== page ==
'The hidden pandemic': 1.5 million children lost primary caregivers to COVID

Findings have shown families have very little time to prepare children for the trauma that comes with losing a parent because COVID-19 can lead to death within weeks and sometimes days.

Patients are seen lying on hospital beds inside a temporary ward dedicated to the treatment of possible COVID-19 coronavirus patients at Steve Biko Academic Hospital in Pretoria on 11 January 2021. Picture: Phill Magakoe/AFP

CAPE TOWN - A new global study estimates that every 12 seconds, a child loses a primary caregiver to COVID-19.

This finding was presented in a report titled "Global minimum estimates of children affected by COVID-19 associated orphanhood and deaths of caregivers: a modelling study" that was recently published in The Lancet.

The study was conceptualised and produced by a multidisciplinary team of researchers at the University of Cape Town in partnership with the University of Oxford.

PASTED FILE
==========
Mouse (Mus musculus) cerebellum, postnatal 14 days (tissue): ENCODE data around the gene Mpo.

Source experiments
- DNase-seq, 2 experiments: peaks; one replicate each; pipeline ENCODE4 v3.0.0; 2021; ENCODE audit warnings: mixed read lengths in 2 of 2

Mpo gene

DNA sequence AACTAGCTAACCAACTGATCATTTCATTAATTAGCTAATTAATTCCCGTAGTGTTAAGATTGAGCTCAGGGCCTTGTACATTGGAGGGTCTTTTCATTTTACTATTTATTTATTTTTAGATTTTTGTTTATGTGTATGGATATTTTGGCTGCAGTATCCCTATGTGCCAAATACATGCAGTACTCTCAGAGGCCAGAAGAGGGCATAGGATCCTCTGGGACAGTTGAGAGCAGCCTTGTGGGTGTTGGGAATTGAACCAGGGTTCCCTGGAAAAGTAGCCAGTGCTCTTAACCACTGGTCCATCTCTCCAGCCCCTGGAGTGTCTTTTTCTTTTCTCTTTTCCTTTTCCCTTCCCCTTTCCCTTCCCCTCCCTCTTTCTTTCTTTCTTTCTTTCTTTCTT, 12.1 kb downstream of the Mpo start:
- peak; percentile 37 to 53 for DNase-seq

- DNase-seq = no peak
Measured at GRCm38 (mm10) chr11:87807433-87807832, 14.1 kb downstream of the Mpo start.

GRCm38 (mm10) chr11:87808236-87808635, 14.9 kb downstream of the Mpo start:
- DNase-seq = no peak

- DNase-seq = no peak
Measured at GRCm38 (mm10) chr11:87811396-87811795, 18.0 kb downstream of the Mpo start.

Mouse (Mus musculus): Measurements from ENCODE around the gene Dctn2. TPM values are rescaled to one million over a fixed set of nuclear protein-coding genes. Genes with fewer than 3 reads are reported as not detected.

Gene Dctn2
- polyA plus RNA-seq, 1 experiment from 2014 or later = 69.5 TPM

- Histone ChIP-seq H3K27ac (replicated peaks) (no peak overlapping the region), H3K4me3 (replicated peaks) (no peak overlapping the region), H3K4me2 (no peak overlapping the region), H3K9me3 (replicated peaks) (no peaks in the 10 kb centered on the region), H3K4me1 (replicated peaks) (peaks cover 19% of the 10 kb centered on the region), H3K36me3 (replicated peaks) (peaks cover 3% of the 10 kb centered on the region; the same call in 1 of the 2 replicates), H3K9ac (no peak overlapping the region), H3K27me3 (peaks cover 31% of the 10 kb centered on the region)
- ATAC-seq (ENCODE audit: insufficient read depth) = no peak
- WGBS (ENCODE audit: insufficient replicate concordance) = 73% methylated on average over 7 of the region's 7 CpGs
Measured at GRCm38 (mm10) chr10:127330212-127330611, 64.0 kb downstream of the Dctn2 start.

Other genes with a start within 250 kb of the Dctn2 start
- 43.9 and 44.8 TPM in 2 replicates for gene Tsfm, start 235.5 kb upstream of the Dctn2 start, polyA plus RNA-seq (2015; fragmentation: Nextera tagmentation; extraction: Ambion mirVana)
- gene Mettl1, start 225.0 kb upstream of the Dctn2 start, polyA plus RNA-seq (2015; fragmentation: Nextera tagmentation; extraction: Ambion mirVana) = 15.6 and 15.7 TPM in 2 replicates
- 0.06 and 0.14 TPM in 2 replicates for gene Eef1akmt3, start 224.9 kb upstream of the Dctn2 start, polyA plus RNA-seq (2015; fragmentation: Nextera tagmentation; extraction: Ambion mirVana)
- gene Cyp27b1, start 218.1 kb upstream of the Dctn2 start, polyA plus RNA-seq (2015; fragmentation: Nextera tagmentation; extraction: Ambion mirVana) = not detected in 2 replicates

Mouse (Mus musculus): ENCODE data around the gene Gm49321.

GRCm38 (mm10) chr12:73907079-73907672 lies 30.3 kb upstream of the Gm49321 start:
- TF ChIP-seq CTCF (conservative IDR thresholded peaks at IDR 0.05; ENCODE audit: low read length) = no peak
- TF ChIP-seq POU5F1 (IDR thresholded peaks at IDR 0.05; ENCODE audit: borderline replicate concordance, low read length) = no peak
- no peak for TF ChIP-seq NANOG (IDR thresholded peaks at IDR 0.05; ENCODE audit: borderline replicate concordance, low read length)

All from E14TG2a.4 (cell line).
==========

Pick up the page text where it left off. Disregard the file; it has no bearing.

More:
On Tuesday, co-author of the study Professor Lucie Cluver said the objective of the project was to measure the impact the COVID-19 pandemic on orphanhood.

It's revealed that 1.5 million children have lost primary caregivers to the virus.

"Globally, from March 1, 2020, to April 30, 2021, we estimate 1 134 000 children experienced the death of primary caregivers, including at least one parent or custodial grandparent; 1 562 000 children experienced the death of at least one primary or secondary caregiver," the study revealed.

This has been described as a 'hidden pandemic' expected to have long lasting and damaging implications.

Findings have shown families have very little time to prepare children for the trauma that comes with losing a parent because COVID-19 can lead to death within weeks and sometimes days.

Cluver said long term, the effects were far reaching, citing mental health problems and family poverty as some of the consequences children may need to contend with.

Researchers are now calling for an urgent response to improve outcomes for children with diseased caregivers across the world.

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